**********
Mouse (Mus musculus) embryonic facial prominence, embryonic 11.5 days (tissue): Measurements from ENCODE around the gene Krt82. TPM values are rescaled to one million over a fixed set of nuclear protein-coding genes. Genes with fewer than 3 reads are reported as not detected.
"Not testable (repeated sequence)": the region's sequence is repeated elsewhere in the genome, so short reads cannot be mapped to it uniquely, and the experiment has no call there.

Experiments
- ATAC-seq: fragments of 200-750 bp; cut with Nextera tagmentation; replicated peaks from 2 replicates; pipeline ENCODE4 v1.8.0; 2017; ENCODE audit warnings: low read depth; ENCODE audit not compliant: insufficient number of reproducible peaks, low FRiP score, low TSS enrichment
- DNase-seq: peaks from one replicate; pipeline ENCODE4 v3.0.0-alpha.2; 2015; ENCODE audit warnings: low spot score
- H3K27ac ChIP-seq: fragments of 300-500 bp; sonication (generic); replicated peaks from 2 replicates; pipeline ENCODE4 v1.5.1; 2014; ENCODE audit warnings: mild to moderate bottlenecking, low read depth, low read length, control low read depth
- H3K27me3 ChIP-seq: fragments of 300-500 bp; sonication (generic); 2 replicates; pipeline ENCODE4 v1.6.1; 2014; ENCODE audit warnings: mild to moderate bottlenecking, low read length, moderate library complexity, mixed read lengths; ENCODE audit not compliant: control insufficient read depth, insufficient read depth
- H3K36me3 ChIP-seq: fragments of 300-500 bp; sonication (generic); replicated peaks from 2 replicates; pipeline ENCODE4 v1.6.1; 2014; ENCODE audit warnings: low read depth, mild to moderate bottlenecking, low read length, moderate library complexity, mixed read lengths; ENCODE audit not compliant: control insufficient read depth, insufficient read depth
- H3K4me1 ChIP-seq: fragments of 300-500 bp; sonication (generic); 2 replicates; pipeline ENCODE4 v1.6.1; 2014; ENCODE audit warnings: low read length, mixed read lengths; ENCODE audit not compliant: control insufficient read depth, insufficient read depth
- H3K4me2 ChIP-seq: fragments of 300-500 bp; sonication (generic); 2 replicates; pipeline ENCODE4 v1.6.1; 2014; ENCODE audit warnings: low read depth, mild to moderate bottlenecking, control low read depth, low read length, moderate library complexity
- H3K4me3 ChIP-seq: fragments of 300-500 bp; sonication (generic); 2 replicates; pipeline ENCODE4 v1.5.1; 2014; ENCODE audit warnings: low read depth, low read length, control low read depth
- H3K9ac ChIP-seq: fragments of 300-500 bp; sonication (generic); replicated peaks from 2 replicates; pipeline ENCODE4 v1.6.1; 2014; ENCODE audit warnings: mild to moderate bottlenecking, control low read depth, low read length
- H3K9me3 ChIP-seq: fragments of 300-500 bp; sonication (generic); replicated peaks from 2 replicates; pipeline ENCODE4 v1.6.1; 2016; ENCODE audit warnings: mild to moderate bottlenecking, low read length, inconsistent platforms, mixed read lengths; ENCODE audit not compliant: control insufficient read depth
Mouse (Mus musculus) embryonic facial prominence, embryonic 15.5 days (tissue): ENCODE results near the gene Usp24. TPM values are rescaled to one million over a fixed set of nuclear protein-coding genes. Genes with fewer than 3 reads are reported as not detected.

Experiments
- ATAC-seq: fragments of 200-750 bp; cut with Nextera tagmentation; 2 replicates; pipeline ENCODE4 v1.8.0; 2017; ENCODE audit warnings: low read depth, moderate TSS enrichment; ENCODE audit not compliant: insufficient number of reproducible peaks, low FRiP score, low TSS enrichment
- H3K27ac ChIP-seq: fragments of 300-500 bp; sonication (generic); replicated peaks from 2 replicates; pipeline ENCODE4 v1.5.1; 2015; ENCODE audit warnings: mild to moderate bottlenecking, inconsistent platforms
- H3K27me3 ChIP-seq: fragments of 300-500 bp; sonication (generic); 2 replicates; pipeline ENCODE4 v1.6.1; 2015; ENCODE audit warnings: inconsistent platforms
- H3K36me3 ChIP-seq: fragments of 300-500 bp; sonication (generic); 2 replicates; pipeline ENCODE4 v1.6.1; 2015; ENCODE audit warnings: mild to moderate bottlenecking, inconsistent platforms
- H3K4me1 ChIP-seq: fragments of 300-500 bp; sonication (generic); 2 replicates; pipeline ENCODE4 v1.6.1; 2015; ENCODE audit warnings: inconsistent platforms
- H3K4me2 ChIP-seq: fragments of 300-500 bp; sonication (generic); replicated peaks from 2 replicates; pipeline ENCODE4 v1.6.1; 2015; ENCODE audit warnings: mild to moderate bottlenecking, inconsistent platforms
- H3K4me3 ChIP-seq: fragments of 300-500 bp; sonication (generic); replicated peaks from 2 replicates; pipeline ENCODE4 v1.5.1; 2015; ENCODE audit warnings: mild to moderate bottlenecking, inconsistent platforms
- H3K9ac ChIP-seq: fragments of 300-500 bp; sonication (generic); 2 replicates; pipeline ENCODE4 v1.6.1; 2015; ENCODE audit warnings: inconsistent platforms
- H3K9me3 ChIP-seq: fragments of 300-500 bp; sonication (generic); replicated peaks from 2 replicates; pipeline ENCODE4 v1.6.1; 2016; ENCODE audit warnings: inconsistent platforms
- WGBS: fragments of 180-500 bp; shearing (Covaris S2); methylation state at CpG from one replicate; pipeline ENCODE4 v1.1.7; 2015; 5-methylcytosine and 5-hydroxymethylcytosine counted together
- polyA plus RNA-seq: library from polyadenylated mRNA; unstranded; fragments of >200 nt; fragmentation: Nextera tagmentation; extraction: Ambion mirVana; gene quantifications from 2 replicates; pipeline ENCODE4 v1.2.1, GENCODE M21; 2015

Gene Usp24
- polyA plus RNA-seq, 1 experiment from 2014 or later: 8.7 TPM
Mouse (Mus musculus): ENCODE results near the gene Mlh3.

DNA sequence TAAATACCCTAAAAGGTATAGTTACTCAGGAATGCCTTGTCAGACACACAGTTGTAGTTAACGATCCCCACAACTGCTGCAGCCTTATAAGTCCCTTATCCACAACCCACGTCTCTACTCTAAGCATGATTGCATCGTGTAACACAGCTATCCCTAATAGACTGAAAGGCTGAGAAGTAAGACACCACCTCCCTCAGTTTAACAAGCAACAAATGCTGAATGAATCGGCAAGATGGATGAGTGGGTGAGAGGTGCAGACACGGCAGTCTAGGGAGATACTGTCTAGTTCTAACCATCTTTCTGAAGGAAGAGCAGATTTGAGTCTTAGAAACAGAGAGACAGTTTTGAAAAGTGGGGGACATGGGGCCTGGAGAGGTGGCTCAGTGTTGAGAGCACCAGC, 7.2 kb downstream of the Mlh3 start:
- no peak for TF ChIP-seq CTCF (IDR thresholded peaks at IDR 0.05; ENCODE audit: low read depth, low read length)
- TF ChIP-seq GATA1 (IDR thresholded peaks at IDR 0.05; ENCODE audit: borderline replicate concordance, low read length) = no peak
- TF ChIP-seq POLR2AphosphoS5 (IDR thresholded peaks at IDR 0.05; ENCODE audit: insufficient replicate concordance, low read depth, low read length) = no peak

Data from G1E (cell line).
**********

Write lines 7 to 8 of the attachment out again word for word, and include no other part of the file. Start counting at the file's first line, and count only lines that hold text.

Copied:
- H3K27me3 ChIP-seq: fragments of 300-500 bp; sonication (generic); 2 replicates; pipeline ENCODE4 v1.6.1; 2014; ENCODE audit warnings: mild to moderate bottlenecking, low read length, moderate library complexity, mixed read lengths; ENCODE audit not compliant: control insufficient read depth, insufficient read depth
- H3K36me3 ChIP-seq: fragments of 300-500 bp; sonication (generic); replicated peaks from 2 replicates; pipeline ENCODE4 v1.6.1; 2014; ENCODE audit warnings: low read depth, mild to moderate bottlenecking, low read length, moderate library complexity, mixed read lengths; ENCODE audit not compliant: control insufficient read depth, insufficient read depth